On November 22, 2013, I rolled into the same parking space I had been sitting in fifty years ago when an announcer crackled and hissed through an eight-year old car radio that the president was dead.
I sat in my car and looked across the campus where I had attended school decades before. The school had changed radically: the campus was bare, not only because of the tundra-like landscape, but also because no one was there—no students, no teachers, only a single groundskeeper. But the "place in itself"—the locus—remained the same: The air was as cold as it had been, global warming, notwithstanding; the odor of early winter was still in the air, the ground frigid but not frozen; the sky was overcast. I could smell November—the end of the year, but not quite.
That sense of place is not so much a combination of memories and retrofitted significance as it is a sensibility, a re-creation of a moment that carries odor and temperature, texture, and a light peculiar to that place, regardless of what might have happened there. Sometimes, these sensory flashbacks come to us uninvited; sometimes, as I did last month, we can encourage them. But we have little control over what they do with us.
I have had my grandmother follow me around, long after she was no longer on this planet, while I walked past a bakery in Prague; my mother was at my shoulder when I sat by a wood fire in New Hampshire and caught a whiff of reheated coffee rooms away; damp straw almost always takes me back to the Orient. A mouthful of that salty, mono textured foodstuff we consumed in our high school cafeteria takes me to my algebra class and Mr. Whateverhiznamewuz. And the boy whose name I’ll never forget who sat close by, reeking of Jade East and failing the course.
Sometimes, the sting of those tiny, icy snowflakes typical of New England winters remind me that I’m old and tired and send me back into the house; but sometimes they invite me back into my childhood, and for a few moments, depending on half a dozen other impressions, I have all the energy in the world. On that day in November last month, I admit that I thought little of the president or Dallas, or The Bay of Pigs; on that day in November last month, I was sixteen.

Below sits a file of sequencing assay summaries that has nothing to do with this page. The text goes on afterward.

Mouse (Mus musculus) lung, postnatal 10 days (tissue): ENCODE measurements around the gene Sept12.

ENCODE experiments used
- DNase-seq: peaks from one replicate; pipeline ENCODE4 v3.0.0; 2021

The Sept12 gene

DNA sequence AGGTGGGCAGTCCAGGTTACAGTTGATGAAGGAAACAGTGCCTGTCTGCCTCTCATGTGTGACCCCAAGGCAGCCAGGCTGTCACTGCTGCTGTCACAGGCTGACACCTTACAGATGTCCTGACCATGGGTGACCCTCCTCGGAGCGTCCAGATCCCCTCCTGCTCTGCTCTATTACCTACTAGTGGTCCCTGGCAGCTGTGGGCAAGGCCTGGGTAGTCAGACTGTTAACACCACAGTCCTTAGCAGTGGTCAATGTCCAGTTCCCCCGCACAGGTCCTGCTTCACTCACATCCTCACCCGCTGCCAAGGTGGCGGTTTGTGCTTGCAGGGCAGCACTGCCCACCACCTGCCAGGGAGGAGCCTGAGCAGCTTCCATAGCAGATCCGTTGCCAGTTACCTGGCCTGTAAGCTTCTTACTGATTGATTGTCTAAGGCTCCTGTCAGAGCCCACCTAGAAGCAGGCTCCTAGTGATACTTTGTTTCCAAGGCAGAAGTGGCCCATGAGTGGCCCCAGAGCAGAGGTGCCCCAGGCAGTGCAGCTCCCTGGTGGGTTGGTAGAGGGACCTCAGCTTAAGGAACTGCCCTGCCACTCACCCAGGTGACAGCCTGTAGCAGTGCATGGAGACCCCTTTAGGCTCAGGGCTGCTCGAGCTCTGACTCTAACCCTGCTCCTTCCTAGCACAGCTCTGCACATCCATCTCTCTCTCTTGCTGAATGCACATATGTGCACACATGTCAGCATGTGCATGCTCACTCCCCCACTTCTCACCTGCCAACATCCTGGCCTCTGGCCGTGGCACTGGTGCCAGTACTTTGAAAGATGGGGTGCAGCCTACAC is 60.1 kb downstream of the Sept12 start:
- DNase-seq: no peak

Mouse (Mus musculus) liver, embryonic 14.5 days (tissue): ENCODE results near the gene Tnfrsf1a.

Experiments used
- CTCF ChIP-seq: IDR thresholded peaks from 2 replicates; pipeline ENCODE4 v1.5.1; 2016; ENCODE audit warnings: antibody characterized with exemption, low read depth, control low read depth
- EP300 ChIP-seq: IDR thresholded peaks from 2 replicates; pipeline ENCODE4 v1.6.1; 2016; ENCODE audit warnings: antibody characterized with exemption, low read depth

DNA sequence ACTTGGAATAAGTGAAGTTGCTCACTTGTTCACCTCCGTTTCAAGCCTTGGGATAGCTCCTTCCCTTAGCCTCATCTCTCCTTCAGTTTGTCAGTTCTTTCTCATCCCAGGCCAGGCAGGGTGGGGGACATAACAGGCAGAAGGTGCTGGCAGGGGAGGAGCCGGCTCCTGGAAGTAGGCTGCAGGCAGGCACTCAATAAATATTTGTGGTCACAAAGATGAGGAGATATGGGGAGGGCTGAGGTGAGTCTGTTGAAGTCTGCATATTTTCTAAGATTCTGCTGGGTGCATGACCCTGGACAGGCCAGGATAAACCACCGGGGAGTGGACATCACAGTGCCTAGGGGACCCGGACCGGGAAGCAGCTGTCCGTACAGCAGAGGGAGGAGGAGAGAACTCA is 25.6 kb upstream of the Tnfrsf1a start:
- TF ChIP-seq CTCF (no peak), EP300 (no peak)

This is what a writer must open herself to—to that immediate moment that speaks for itself, that place whose concrete information opens a trap door into that messy accumulation of sensory memories that make up who we are.
That “end of the year, but not quite” moment took me to that time when I could anticipate new beginnings and the possibilities of assessing the immediate future in a new way, including the possibility of cutting English class. That November 22 fifty years ago was a sad and confusing time. But the significance of the date had less to say to me than the significance of that place.
As you move into this holiday season, allow those trap doors to open and be wiling to take a free-fall. Spend some time writing about where those combinations of senses take you and less time trying to recall your best holiday or ski trip or visit to the city: Starting with an idea is going about your writing project backwards.